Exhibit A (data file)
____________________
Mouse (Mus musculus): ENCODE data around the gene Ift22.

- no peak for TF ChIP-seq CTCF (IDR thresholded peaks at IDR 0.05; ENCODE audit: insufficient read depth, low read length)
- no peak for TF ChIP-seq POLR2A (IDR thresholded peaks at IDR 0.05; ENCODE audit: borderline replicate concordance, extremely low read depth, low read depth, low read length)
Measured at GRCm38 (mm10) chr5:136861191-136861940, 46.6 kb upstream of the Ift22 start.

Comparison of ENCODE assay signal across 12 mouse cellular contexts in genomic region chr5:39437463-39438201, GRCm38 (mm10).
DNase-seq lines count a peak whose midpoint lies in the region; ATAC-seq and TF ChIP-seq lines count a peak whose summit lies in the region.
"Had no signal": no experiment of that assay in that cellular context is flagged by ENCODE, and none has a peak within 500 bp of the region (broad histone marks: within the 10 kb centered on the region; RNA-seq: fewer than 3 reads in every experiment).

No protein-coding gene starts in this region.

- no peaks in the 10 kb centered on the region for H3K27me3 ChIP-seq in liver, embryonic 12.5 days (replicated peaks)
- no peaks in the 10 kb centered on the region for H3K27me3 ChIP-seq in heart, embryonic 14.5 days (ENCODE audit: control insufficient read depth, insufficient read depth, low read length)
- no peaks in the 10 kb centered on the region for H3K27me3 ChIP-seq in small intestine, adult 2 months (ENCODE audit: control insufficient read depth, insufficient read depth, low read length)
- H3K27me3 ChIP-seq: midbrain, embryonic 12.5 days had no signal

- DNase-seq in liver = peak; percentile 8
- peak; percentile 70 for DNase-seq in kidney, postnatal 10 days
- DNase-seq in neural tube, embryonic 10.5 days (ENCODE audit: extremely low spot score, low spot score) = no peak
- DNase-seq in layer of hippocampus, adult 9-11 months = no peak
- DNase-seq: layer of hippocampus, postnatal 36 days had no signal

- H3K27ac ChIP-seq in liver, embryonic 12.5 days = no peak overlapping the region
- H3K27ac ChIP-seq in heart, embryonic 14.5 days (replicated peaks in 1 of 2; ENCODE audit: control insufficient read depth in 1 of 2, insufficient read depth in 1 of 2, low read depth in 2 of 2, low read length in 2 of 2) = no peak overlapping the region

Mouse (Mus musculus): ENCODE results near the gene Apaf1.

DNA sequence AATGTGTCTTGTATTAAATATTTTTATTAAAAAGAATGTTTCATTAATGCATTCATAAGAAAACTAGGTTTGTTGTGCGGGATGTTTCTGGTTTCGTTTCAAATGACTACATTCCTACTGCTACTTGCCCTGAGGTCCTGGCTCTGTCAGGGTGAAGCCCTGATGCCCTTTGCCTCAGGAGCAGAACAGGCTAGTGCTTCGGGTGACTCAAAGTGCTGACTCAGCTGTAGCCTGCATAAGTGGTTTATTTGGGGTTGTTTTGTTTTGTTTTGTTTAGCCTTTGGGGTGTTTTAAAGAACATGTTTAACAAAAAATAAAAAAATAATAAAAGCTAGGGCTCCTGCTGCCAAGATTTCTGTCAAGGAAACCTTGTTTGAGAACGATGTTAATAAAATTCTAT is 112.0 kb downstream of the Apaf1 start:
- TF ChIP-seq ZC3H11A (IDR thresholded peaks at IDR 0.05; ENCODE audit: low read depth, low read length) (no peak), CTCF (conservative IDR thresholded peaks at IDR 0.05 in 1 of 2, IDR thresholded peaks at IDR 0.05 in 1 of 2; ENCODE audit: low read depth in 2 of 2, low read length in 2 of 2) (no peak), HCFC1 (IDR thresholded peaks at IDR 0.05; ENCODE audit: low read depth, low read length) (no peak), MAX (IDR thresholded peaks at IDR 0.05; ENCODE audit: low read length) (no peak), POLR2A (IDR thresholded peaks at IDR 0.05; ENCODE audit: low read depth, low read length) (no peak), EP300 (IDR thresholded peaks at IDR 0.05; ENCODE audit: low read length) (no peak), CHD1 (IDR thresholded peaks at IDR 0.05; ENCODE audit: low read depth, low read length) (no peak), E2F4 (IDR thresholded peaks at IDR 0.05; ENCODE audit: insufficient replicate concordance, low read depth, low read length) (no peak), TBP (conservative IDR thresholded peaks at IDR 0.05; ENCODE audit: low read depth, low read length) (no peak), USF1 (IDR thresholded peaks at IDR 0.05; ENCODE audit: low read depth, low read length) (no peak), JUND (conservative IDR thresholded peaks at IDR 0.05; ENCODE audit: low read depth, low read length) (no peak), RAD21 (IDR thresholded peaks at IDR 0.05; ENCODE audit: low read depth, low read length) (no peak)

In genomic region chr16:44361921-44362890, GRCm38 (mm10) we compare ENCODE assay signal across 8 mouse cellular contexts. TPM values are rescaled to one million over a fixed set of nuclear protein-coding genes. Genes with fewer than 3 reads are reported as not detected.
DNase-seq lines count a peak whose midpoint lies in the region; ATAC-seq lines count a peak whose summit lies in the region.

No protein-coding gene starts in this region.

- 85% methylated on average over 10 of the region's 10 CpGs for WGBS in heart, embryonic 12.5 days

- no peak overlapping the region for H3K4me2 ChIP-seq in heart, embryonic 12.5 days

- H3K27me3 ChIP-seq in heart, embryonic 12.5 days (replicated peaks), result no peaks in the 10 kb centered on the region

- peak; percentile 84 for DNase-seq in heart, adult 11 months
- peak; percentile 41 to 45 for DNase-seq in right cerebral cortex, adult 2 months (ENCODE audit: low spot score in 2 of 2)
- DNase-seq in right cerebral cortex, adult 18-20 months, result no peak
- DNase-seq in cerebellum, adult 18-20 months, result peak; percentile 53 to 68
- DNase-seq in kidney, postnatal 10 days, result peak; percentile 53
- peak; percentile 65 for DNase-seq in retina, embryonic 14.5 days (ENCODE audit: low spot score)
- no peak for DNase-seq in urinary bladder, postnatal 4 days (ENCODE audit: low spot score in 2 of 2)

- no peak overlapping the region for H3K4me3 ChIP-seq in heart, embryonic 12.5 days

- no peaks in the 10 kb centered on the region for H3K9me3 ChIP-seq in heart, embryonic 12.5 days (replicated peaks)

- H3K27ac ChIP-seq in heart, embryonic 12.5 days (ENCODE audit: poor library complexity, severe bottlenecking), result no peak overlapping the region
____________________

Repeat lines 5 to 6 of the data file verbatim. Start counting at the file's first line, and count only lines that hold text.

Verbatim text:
Comparison of ENCODE assay signal across 12 mouse cellular contexts in genomic region chr5:39437463-39438201, GRCm38 (mm10).
DNase-seq lines count a peak whose midpoint lies in the region; ATAC-seq and TF ChIP-seq lines count a peak whose summit lies in the region.